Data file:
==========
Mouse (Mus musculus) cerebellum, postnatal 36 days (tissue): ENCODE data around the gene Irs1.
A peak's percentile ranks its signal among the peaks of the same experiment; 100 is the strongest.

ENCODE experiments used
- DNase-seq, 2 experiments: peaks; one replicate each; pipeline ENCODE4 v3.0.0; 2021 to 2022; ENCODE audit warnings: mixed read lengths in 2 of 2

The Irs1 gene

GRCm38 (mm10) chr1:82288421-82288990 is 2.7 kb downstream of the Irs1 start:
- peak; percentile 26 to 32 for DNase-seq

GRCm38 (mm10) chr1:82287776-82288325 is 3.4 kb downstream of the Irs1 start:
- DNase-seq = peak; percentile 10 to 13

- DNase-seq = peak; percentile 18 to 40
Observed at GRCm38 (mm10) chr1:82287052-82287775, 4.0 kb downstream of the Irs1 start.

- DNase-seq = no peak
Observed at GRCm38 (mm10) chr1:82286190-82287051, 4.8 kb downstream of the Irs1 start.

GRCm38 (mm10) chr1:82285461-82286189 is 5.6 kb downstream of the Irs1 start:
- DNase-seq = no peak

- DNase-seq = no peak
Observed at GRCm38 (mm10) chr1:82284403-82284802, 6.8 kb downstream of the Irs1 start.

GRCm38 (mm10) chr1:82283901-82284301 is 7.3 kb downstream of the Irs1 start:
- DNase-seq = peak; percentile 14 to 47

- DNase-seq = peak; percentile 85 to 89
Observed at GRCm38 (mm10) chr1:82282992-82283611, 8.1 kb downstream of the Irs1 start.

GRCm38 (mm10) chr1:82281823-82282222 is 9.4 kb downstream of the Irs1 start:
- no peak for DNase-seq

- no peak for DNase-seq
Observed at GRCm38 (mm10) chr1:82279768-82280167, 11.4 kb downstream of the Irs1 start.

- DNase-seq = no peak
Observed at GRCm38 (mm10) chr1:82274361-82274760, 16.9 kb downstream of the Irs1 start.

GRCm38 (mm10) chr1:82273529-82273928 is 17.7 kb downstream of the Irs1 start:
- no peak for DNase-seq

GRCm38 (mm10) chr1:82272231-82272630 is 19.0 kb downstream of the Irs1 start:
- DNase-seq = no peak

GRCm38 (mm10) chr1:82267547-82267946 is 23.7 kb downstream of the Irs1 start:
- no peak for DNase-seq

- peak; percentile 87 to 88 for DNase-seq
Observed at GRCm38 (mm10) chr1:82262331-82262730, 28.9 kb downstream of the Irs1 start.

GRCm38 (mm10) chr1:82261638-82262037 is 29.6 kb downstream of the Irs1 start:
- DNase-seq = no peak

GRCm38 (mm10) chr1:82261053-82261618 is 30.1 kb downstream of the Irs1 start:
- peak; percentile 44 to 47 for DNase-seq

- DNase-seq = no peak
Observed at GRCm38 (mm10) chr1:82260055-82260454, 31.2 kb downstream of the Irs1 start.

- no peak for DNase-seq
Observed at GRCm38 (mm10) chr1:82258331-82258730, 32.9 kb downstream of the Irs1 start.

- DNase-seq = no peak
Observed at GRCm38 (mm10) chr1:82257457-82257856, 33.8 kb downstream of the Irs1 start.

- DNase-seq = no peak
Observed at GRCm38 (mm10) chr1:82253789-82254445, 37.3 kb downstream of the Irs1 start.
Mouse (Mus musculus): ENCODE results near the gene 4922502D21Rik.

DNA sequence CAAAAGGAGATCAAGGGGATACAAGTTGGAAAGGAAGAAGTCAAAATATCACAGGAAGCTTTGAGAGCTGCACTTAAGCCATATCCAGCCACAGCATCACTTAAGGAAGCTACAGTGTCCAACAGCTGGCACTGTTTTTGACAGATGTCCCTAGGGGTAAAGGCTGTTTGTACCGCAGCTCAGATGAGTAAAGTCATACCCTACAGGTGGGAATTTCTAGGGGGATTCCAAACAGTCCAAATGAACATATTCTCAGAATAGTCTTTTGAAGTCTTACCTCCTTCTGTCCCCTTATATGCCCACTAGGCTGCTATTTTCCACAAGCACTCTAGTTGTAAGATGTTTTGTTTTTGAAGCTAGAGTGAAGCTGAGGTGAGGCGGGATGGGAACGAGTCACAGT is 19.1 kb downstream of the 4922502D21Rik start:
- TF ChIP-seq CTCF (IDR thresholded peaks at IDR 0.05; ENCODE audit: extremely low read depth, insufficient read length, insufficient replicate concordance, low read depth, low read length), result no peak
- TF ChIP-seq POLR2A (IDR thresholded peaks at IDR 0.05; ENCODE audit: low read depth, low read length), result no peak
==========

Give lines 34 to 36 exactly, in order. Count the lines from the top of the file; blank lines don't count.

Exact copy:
- peak; percentile 87 to 88 for DNase-seq
Observed at GRCm38 (mm10) chr1:82262331-82262730, 28.9 kb downstream of the Irs1 start.

GRCm38 (mm10) chr1:82261638-82262037 is 29.6 kb downstream of the Irs1 start: